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Discovering a close link between Alzheimer's disease and circadian rhythms.

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Peeyush Ghalot
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By investigating the rhythmic operation of immune cells and discovering the molecular 'timers' that govern them, scientists have discovered a probable mechanism between abnormalities in circadian rhythms and the build-up of proteins linked to Alzheimer's disease. Circadian rhythms are the everyday rhythms of biological functions that are governed by our sleep-wake cycles and are linked to our natural body clock. Scientists have yet to discover a direct link between circadian rhythms and the activity of immune cells charged with clearing up amyloid plaques.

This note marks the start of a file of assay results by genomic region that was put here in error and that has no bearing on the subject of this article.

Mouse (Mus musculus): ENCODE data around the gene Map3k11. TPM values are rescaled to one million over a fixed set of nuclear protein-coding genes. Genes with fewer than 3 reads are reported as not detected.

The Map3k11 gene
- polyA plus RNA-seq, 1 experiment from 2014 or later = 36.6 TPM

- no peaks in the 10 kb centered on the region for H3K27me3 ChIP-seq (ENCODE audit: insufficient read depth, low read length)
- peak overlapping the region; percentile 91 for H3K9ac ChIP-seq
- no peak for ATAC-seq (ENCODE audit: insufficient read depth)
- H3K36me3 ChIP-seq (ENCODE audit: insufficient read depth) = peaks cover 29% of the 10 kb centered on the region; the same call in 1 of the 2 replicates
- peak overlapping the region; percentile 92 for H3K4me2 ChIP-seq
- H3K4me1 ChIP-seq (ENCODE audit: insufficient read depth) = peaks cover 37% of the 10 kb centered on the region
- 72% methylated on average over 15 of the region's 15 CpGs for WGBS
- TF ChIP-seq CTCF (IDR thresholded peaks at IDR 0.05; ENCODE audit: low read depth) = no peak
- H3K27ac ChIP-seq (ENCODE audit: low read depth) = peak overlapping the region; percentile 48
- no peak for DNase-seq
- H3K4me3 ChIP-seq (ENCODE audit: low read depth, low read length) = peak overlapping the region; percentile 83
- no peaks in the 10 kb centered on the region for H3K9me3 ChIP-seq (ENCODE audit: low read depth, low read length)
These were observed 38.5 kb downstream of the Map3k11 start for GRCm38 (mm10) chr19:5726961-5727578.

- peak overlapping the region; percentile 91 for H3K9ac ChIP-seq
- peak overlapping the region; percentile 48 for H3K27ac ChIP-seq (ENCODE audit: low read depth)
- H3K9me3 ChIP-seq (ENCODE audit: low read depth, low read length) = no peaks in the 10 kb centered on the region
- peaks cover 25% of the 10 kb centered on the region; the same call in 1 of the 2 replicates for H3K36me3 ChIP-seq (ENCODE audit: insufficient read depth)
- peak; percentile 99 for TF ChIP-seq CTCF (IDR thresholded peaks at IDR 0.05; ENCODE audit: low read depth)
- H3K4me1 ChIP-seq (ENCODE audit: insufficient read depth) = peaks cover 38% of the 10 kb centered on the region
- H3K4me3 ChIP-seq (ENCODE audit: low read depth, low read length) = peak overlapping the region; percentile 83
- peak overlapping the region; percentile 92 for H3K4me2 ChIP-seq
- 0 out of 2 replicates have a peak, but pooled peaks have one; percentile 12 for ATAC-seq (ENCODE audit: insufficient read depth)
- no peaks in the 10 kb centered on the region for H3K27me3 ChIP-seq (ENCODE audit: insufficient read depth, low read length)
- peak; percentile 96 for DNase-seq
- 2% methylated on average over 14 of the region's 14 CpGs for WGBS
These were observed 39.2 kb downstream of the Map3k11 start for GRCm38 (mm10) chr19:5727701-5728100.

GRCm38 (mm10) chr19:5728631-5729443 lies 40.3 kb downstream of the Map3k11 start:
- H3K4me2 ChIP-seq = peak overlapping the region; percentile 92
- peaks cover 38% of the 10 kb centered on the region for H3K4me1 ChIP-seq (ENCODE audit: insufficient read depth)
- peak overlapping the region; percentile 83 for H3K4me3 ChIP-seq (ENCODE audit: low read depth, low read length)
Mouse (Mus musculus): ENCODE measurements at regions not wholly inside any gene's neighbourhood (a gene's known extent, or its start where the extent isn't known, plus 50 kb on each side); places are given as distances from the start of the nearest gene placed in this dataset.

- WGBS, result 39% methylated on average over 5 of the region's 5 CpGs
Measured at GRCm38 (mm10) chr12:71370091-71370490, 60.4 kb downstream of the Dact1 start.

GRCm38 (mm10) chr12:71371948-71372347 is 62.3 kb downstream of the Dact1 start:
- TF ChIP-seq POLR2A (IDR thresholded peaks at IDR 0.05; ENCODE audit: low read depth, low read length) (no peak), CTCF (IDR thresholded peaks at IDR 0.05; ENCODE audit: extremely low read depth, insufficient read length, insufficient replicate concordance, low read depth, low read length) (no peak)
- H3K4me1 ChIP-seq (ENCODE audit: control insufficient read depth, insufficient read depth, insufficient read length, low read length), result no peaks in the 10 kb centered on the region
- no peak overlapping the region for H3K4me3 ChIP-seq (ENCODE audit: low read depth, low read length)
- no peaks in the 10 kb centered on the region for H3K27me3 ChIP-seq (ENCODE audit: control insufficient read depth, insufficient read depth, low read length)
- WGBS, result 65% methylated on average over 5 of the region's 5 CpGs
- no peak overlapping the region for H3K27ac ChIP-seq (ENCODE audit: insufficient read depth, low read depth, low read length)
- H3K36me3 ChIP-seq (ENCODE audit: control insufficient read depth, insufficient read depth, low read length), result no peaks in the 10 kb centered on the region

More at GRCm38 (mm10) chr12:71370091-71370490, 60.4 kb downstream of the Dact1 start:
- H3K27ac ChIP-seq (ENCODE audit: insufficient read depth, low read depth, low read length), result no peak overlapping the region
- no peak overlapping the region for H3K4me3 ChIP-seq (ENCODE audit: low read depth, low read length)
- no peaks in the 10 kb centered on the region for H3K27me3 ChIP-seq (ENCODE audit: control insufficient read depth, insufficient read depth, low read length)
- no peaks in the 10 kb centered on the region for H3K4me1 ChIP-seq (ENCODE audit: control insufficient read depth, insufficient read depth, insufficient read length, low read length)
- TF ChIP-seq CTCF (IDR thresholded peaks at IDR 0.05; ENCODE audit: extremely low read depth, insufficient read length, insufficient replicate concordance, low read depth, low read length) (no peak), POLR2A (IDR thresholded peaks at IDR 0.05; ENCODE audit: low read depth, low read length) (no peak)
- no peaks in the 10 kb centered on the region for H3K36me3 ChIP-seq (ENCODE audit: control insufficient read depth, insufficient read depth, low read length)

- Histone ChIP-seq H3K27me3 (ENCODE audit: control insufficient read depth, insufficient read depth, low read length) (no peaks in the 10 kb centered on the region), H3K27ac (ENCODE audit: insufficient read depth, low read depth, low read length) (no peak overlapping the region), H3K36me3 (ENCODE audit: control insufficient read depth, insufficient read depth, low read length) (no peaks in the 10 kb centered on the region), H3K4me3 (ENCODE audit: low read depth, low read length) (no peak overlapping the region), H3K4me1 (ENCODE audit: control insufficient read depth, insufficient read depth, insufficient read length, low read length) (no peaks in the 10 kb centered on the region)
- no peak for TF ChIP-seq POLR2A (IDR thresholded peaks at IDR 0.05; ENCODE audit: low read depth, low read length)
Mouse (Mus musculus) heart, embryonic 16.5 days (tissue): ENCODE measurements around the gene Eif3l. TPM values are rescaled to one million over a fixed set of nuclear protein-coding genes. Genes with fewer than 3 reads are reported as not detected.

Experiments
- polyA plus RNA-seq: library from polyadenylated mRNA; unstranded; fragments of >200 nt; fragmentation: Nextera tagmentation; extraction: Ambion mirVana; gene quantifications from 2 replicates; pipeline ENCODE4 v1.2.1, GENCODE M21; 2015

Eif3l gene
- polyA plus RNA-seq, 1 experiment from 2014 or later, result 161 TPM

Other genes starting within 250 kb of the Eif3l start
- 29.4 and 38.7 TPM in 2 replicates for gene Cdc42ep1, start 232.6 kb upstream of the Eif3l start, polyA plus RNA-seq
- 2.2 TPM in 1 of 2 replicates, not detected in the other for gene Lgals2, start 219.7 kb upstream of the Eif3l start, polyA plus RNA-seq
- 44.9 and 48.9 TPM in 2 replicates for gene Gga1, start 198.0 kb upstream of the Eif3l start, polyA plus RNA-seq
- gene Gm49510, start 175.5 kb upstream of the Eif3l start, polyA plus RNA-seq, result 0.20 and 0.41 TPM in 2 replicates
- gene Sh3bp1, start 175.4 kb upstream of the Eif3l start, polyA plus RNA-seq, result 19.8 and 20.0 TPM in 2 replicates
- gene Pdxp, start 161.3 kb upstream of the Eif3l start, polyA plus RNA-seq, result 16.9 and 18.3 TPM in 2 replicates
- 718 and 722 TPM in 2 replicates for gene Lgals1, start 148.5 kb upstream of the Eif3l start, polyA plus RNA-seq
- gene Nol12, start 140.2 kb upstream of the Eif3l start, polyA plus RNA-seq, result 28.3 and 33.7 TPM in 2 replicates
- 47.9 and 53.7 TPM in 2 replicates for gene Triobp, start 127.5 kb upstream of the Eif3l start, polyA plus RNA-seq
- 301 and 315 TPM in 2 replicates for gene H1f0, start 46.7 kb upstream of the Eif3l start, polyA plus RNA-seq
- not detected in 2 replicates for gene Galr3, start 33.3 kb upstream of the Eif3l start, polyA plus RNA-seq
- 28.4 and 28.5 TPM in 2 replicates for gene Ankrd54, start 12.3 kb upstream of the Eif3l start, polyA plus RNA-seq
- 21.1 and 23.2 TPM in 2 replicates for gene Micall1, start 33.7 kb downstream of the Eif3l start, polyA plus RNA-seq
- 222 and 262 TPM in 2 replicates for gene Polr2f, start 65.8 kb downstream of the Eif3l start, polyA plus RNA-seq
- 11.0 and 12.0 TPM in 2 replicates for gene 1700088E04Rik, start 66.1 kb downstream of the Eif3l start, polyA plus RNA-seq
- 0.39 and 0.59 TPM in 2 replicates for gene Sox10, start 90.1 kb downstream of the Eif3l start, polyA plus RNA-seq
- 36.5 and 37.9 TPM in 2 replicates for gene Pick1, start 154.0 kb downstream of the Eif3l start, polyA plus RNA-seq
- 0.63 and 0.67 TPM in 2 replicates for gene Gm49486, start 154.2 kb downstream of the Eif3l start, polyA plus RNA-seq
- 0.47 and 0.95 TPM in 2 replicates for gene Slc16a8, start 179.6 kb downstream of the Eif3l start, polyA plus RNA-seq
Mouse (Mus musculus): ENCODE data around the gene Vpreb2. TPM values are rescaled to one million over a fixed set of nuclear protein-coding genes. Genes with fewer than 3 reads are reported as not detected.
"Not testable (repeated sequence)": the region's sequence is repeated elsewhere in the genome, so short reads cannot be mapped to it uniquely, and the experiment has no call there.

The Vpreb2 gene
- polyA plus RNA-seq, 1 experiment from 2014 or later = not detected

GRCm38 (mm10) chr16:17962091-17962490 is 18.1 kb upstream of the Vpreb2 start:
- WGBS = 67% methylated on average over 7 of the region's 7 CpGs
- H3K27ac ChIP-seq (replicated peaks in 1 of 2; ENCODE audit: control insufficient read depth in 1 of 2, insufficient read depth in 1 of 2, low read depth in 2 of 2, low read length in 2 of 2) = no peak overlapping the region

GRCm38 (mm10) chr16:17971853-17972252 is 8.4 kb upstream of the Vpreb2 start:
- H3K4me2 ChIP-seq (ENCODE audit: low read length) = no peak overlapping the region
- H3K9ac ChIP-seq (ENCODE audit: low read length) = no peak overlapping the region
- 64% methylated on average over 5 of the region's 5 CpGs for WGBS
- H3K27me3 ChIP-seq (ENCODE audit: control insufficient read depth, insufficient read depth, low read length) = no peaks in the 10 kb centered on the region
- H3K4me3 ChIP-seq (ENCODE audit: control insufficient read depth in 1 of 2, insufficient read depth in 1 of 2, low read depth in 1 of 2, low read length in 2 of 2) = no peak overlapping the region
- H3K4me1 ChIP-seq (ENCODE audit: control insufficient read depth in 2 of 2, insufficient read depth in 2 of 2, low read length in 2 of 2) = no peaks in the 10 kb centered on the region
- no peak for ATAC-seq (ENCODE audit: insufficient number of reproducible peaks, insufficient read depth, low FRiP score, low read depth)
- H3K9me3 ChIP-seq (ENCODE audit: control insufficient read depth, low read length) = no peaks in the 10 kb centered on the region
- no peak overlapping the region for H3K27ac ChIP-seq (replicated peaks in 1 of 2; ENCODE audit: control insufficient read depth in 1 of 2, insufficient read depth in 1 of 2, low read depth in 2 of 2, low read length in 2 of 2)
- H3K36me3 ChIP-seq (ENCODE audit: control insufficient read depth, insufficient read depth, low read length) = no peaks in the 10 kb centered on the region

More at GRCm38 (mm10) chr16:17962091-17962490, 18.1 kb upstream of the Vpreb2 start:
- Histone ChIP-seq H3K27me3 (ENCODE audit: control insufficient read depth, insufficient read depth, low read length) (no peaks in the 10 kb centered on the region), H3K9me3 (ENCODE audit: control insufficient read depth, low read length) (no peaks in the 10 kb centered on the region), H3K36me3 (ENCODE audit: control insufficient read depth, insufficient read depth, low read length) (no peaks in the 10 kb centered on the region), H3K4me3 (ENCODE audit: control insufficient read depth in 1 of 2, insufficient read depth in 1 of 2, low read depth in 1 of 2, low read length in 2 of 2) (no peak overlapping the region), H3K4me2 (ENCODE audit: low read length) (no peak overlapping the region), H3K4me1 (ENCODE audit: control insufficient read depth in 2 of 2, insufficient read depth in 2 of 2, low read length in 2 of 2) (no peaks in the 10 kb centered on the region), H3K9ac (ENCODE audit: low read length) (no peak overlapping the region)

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According to a previous study, even one night of poor sleep induces an increase in amyloid-beta proteins, and a week of poor sleep promotes a build-up of another protein called tau. However, it is still unknown whether circadian clock abnormalities are a causal cause or a physiological consequence of Alzheimer's disease. Keep in mind that this study employed immune cells taken from the bone marrow of genetically engineered mice as a surrogate for what happens in people to explore probable processes relating circadian clock disturbances and Alzheimer's disease protein. It's also important to note that amyloid proteins aren't the only factor in Alzheimer's disease. Other prominent hypothesis, such as tangles of tau protein, have emerged in the aftermath of unsuccessful therapeutic studies and rising evidence that amyloid-beta is not the primary cause of illness. Another new study reveals that amyloid proteins are late comers to Alzheimer's disease rather than an early trigger and that poor sleep isn't the main risk factor. Understanding the circadian timing of immune cells might have consequences for other conditions associated with inflammation, such as Alzheimer's disease and depression.

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